Reid Commission

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The Reid Commission was an independent commission responsible for drafting the Constitution of the Federation of Malaya prior to Malayan independence from the United Kingdom of Great Britain and Northern Ireland on 31 August 1957.


Constitutional conference[edit]

A constitutional conference was held in London from 18 January to 6 February 1956 attended by a delegation from the Federation of Malaya, consisting of four representatives of the Malay Rulers, the Chief Minister of the Federation (Tunku Abdul Rahman) and three other ministers, and also by the British High Commissioner in Malaya and his advisers.

The conference proposed the appointment of an independent commission to devise a constitution for a fully self-governing and independent Federation of Malaya. This proposal was accepted by Her Majesty Queen Elizabeth II and the Malay Rulers.

Appointment of Reid Commission members[edit]

In March 1956, an independent commission to draw up a constitution for a fully self-governing and independent Malaya was set up. Accordingly, a commission headed by Lord William Reid, a distinguished Lord of Appeal in ordinary, and consisting of constitutional experts from fellow Commonwealth countries was appointed by the Queen Elizabeth II and the Malay Rulers. The commission was appropriately called the Reid Commission.

Meetings and receiving memoranda[edit]

The Reid Commission met 118 times between June and October 1956, and received 131 memoranda from various individuals and organisations, including proposals from Alliance Party and Conference of Rulers.

Submitting report[edit]

The commission submitted its working draft on 21 February 1957, which was scrutinised by a Working Committee. The Working Committee consisted of four representatives from the Malay rulers, another four from the Alliance government, the British High Commissioner, the Chief Secretary, and the Attorney General.

Table of contents[edit]

  • Chapter I – General Introduction
  • Chapter II – Historical Introduction
  • Chapter III – Citizenship
  • Chapter IV – Parliament and the Executive
  • Chapter V – Division of Legislative and Executive Powers
  • Chapter VI – The Judiciary
  • Chapter VII – Finance
  • Chapter VIII – The Public Services
  • Chapter IX – Fundamental Rights
  • Chapter X – The States
  • Chapter XI – The Settlements
  • Chapter XII – Summary of Recommendations

Drafting constitution[edit]

Although enshrining concepts such as federalism and a constitutional monarchy, the proposed Malayan constitution by the Reid Commission also contained provisions protecting special position for the Malays, such as quotas in admission to higher education and the civil service, and making Islam the official religion of the federation. It also made Malay the official language of the nation, although the right to vernacular education in Chinese and Tamil would be protected.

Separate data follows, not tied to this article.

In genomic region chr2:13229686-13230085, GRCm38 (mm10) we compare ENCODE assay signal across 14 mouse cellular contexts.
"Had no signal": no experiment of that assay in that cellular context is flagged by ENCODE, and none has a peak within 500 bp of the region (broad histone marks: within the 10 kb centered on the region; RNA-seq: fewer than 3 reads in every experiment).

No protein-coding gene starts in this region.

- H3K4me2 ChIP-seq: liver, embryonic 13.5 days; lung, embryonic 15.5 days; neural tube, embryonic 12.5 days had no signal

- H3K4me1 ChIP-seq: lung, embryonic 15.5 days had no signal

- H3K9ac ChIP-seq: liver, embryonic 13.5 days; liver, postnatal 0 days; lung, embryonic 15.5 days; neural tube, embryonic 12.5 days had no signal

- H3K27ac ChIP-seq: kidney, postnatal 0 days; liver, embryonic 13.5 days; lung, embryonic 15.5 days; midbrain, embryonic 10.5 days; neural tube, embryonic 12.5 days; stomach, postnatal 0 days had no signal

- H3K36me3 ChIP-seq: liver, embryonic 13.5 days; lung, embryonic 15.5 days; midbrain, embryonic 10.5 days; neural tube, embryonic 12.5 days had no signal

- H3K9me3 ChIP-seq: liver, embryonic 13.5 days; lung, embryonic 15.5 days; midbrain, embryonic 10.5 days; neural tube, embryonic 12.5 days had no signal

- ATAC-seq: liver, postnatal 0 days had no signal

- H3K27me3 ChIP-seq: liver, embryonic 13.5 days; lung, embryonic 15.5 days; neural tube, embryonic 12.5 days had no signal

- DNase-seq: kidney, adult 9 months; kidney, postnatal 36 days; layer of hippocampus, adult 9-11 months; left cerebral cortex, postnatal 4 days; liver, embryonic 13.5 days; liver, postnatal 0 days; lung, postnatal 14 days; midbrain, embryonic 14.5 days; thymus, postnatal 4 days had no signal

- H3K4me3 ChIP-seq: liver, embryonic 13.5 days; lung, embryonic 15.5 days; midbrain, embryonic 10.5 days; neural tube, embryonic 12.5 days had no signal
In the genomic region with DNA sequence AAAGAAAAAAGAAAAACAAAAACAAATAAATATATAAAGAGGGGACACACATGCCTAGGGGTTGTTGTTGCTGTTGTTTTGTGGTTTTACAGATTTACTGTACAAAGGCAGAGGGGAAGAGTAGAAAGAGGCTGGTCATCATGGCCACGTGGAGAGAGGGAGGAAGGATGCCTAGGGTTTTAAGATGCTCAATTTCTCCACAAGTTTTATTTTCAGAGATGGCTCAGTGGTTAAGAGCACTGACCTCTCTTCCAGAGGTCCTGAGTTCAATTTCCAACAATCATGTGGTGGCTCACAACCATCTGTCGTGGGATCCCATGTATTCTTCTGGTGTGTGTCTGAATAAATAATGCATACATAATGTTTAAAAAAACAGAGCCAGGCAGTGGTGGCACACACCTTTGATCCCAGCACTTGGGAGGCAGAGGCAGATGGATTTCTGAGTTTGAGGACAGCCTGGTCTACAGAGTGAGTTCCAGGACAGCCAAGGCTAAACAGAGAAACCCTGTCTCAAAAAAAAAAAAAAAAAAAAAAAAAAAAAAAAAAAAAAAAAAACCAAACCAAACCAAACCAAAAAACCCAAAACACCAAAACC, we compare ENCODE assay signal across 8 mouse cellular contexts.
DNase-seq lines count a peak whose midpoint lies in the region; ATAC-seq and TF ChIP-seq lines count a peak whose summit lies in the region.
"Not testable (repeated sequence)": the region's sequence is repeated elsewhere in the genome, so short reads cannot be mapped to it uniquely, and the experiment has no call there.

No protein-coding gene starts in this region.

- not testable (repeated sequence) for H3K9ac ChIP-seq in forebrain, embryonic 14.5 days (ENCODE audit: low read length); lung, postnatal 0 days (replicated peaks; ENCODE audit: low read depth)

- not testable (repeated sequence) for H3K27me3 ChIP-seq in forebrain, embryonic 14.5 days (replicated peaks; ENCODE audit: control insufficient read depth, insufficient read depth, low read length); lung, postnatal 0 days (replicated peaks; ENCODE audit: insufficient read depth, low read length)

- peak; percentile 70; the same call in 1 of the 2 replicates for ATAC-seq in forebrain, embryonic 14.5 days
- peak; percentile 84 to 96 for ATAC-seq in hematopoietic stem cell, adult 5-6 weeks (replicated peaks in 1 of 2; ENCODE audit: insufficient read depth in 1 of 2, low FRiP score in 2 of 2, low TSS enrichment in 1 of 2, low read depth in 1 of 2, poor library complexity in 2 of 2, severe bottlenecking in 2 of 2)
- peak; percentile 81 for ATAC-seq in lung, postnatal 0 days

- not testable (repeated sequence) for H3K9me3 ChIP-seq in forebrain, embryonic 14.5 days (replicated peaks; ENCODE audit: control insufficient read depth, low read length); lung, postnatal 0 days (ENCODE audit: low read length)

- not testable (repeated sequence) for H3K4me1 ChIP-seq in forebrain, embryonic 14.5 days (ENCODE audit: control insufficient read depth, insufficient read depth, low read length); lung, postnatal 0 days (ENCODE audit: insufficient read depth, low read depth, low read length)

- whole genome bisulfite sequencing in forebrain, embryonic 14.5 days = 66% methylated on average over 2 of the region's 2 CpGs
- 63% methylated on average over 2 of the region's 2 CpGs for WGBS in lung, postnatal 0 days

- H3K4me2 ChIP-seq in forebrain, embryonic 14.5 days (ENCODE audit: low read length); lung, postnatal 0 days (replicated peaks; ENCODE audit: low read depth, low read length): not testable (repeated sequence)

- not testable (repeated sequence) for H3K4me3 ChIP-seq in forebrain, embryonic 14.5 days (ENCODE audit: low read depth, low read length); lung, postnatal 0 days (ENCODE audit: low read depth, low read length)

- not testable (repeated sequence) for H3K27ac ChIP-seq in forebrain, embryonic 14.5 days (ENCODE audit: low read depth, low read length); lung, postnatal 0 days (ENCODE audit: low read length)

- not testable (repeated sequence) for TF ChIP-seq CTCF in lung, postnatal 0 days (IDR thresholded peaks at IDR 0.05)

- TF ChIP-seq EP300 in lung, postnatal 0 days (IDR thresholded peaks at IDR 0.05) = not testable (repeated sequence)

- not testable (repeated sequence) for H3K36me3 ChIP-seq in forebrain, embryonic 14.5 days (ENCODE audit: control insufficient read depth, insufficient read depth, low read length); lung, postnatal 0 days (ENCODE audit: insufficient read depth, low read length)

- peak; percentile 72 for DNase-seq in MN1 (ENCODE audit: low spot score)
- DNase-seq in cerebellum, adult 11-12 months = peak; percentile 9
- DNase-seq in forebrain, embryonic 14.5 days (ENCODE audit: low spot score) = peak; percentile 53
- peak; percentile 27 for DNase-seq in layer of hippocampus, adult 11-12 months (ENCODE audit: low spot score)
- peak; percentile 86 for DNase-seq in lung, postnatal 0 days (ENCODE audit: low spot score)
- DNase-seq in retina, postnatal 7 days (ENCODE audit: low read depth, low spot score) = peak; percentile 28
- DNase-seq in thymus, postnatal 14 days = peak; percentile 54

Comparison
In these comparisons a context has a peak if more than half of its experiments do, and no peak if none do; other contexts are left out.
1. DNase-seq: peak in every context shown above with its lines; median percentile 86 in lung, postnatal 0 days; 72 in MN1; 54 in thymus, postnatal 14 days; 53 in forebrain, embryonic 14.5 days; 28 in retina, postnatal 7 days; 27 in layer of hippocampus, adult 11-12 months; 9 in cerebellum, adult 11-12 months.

Although Tunku Abdul Rahman and the Malay rulers had asked the Reid Commission to ensure that "in an independent Malaya all nationals should be accorded equal rights, privileges and opportunities and there must not be discrimination on grounds of race and creed," the Malay's special position, which many in the ruling United Malays National Organisation backed, were cited as necessary by the Reid Commission as a form of affirmative action. These controversial measures were included as Articles 3, 152 and 153 of the Constitution. [1] [2]

On the basis of their recommendations, the new Federal Constitution was passed by the Parliament of the United Kingdom on June 1957. The constitution draft was presented, debated and successfully passed Federal Legislative Council on August 15, 1957, and the Constitution took effect on August 27 although there was no referendum involving Malayan people to be held. [3]

However, formal independence was only achieved on August 31, and thus the Federation of Malaya became an independent sovereign country.

The constitutional machinery devised to bring the new constitution into force consisted of:

  • In the United Kingdom, the Federation of Malaya Independence Act 1957, together with the Orders in Council made under it.
  • The Federation of Malaya Agreement 1957 between the government of the United Kingdom and the government of the Federation of Malaya.
  • In the Federation, the Federal Constitution Ordinance 1957 by the Parliament
  • In each of the Malay states, state enactments approving and giving force of law to the federal constitution.


Large-scale amendments to the Constitution were made when Singapore, Sabah and Sarawak merged with the Federation of Malaya to form Federation of Malaysia in 1963. It became what is now known as the Constitution of Malaysia.

See also[edit]


  1. ^ Adam, Samuri & Fadzil, p. 153–155.
  2. ^ Ooi, Jeff (2005). "Social Contract: 'Utusan got the context wrong'". Retrieved November 11, 2005.
  3. ^ Jawan, Jayum A. (2003). Malaysian Politics & Government, p. 43. Karisma Publications. ISBN 983-195-037-2.


  • Mohamed Suffian Hashim, An Introduction to the Constitution of Malaysia, second edition, Kuala Lumpur: Government Printers, 1976.